The Wine You Keep

This article is ridiculous –  Wall Street Journal (requires a subscription, so I put a clipping at the end) the WSJ has the most interesting articles on wine. Anyhow, check out the bottom article ‘man buys $700,000.00 of wine in one shot’, basically for anyone in today’s society, if they save a little bit of money or live close to China-Town, almost anyone can get their hands on designer labels. In fact you can get lookalikes that are as good aesthetically as the real things, from Rolex to Tag Heuer, Diesel to Armani, designer labels don’t command the respect they used to. My friend who works for a Hedge Fund in (he’s the one I drank WSJ Article Zinfandel with in Central Park) says that most of the hedge fund managers (these guys are like 26, they worked for Goldman Sachs or Lehman Group for 4 years after going to Wharton, and then started managing their own funds, they’re all , intelligent, self-made and loaded and 3 years away from being 30) don’t use any brands. Its all about going back to the roots, they purchase antique solid gold watches and get their furniture at Sotheby’s.Capitalism has made luxury brands so accessible, that the only thing left for people to do if they want to stand above is to go backwards. These guys are looking for unique and rare… and they’re not a minority. Practically any male or female over 25 with a graduate degree in commerce (usually capped by an MBA) that works in LA, New York, San Francisco, Atlanta or Boston fit into the group. You don’t need any knowledge to purchase a , you just need to be a sucker for advertising on the front pages of any glossy. Designer brands are passe. Wine is the new bling. Not only wine, but truffle oil from Piedmont, Beluga Caviar, Oysters, Champagne, custom made Italian shirts (Sandy reckons that the market for bespoke tailoring in New York has shot up, and instead of going to Brooks Brothers for a $200.00 shirt, one can get a custom fit shirt made for $220.00, which a lot of people are opting for.)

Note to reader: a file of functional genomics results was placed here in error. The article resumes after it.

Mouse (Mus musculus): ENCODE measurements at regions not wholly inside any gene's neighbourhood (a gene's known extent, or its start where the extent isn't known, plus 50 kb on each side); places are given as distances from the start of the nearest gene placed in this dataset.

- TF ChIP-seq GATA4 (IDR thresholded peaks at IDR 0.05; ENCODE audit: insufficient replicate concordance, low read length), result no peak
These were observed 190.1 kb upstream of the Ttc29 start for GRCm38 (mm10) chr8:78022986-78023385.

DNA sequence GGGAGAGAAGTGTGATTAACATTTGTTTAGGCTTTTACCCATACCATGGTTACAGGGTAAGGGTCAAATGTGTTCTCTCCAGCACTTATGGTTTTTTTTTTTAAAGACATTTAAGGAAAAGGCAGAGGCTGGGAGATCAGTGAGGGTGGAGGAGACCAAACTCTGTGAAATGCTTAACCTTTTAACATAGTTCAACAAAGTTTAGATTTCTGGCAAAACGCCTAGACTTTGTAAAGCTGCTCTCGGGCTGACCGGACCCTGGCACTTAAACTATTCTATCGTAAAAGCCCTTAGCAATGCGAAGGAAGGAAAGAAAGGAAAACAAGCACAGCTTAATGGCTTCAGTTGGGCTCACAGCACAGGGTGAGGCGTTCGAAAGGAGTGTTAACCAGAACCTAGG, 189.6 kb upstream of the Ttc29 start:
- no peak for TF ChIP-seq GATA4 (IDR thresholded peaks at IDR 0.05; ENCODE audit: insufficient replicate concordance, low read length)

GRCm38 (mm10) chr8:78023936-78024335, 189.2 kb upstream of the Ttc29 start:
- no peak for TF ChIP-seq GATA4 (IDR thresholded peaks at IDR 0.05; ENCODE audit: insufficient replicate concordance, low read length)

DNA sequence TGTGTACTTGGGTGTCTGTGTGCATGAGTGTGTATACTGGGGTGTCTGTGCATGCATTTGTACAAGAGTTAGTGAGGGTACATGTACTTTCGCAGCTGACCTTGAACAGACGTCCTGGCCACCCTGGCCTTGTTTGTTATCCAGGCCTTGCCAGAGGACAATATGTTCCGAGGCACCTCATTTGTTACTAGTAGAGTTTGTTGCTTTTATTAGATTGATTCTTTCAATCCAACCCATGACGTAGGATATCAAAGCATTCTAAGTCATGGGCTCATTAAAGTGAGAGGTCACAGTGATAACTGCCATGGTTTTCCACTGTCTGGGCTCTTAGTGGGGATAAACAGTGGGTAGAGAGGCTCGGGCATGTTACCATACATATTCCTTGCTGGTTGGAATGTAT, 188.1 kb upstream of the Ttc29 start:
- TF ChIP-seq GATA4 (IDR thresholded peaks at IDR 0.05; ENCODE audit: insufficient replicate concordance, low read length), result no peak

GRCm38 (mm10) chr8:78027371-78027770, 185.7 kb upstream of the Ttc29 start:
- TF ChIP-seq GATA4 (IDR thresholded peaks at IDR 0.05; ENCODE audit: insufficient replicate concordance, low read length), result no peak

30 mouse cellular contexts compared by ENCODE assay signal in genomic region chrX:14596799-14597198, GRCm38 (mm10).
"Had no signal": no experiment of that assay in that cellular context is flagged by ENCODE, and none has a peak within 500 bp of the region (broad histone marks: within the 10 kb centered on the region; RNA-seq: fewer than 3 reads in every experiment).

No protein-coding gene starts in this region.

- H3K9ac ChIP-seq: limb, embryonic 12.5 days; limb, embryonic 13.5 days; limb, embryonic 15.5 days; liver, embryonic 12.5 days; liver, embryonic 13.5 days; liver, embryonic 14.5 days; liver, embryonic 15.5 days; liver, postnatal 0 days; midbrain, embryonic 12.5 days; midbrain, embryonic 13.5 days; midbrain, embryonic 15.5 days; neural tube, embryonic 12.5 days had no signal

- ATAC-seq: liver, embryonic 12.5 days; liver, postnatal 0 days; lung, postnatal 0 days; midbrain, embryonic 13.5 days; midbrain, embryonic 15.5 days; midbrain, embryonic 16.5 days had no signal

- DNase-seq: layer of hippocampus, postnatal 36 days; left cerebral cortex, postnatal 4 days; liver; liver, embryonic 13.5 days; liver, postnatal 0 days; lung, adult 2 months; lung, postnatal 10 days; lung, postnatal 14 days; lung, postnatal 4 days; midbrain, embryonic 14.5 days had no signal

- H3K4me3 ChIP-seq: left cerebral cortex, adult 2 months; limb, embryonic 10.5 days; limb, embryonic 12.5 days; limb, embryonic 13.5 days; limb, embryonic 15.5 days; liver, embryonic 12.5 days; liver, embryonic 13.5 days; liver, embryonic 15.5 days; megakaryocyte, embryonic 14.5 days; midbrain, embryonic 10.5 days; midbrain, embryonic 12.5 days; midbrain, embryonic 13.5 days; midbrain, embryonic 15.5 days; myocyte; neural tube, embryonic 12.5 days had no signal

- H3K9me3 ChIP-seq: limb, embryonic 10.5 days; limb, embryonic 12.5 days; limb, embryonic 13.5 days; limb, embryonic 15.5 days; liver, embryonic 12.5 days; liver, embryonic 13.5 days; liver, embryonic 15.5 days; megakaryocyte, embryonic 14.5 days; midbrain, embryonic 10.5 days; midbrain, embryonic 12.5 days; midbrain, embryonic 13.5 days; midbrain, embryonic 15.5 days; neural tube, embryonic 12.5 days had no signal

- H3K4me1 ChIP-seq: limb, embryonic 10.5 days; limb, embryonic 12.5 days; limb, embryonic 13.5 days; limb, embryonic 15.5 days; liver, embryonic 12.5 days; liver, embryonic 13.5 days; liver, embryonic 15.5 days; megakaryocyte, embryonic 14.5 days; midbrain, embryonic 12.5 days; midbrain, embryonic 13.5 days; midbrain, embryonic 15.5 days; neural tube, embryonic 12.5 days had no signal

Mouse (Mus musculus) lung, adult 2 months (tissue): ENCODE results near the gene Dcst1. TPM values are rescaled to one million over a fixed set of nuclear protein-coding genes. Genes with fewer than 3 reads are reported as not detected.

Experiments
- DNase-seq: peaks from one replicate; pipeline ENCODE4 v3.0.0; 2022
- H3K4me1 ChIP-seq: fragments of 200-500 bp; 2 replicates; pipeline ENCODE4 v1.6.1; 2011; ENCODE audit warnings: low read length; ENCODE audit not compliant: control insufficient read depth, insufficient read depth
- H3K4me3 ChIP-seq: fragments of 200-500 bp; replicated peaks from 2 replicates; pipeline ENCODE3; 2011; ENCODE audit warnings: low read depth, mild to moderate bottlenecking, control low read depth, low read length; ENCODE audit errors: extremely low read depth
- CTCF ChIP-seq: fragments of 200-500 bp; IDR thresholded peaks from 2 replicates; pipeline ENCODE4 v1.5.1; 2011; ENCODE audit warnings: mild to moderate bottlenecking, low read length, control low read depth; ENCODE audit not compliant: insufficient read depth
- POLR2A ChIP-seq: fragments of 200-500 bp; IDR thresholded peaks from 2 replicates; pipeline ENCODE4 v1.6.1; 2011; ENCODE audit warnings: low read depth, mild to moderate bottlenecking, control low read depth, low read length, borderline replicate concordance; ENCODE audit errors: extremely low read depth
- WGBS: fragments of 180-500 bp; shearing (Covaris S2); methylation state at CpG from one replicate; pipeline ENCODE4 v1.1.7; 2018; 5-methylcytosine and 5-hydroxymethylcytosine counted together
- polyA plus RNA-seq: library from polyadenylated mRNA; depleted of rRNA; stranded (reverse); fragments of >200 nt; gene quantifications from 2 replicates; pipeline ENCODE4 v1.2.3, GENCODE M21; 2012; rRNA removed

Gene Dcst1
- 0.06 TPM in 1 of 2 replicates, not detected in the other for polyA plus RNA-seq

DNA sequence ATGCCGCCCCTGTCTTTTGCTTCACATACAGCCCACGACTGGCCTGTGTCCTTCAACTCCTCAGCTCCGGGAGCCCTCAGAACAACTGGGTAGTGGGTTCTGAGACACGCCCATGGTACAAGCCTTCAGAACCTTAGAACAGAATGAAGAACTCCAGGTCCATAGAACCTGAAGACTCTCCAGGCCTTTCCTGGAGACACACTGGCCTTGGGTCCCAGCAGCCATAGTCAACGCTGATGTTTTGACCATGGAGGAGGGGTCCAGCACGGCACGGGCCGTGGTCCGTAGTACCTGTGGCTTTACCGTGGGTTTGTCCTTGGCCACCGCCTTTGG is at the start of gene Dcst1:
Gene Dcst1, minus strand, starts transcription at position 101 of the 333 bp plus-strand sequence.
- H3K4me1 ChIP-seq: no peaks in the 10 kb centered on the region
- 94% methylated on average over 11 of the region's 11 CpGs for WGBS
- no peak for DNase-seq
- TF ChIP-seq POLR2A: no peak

Whilst I was in New York we had a really good friend who wasa graduate of Sotheby’s School in London. His parents are one of the wealthiest antique dealers owners in Brooklyn and once a week they hold educational sessions, where they talk about antiques (whilst serving expensive canapés and champagne) and 85% of the people who attend the evenings are under 30.

Hip Hop soon caught onto old-man WASP brands that no one ever thought the market would be attracted to. Now Hennessey, Courvoisier, Aston Martin, Polo and Brooks Brothers are falling onto themselves for this business. However, it takes no sophistication to purchase an expensive brandy; or to own an expensive suit, all it takes is an Amex or a Mastercard higher than silver on the colour scale. Wine on the other hand requires a lot more, it requires scholarship, an epicurean nature, an interest in history and geography, a passion for fine food and an appreciation of art.

No one wants to act like an amateur and the only way to avoid it is to elevate oneself to the position where they can differentiate between blatant branding and false equity from real value based on craftsmanship and tradition. A collection of wine is like a book-case. It tells a story not only about the life someone leads, but it speaks of what he has done at the same time that it alludes what he will still do. A cellar is the unification of a man’s past, his present and future. Just like you can judge a man by his friends, you can also know his life from the wine he keeps.Copy of Article Below